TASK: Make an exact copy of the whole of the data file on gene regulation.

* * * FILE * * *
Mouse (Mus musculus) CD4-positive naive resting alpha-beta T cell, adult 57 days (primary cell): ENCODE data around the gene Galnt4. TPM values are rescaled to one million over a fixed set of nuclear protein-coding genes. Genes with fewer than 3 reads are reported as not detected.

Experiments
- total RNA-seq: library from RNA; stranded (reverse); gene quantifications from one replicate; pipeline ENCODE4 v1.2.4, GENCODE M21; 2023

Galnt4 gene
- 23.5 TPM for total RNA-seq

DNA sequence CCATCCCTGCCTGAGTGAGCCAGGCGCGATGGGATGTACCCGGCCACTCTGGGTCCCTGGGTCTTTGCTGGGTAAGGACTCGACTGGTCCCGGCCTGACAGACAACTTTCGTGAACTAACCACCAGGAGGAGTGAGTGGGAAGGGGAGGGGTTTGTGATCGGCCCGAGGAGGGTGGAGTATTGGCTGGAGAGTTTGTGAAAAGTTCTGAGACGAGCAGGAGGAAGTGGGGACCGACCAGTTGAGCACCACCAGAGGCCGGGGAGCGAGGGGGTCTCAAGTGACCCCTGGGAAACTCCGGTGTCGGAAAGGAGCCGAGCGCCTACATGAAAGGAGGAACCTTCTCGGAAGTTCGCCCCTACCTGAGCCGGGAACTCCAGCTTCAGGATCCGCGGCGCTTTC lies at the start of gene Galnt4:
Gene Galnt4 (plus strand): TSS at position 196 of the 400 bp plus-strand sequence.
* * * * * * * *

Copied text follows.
Mouse (Mus musculus) CD4-positive naive resting alpha-beta T cell, adult 57 days (primary cell): ENCODE data around the gene Galnt4. TPM values are rescaled to one million over a fixed set of nuclear protein-coding genes. Genes with fewer than 3 reads are reported as not detected.

Experiments
- total RNA-seq: library from RNA; stranded (reverse); gene quantifications from one replicate; pipeline ENCODE4 v1.2.4, GENCODE M21; 2023

Galnt4 gene
- 23.5 TPM for total RNA-seq

DNA sequence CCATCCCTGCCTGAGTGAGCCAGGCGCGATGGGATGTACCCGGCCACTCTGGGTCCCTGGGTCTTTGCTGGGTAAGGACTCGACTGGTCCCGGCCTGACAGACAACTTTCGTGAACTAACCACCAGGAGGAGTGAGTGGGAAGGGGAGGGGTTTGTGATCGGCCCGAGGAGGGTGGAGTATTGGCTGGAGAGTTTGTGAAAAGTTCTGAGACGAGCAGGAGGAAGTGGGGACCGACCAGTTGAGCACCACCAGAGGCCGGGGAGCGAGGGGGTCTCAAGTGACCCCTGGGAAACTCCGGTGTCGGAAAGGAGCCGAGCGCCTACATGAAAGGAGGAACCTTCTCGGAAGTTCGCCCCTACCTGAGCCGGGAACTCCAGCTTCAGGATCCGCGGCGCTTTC lies at the start of gene Galnt4:
Gene Galnt4 (plus strand): TSS at position 196 of the 400 bp plus-strand sequence.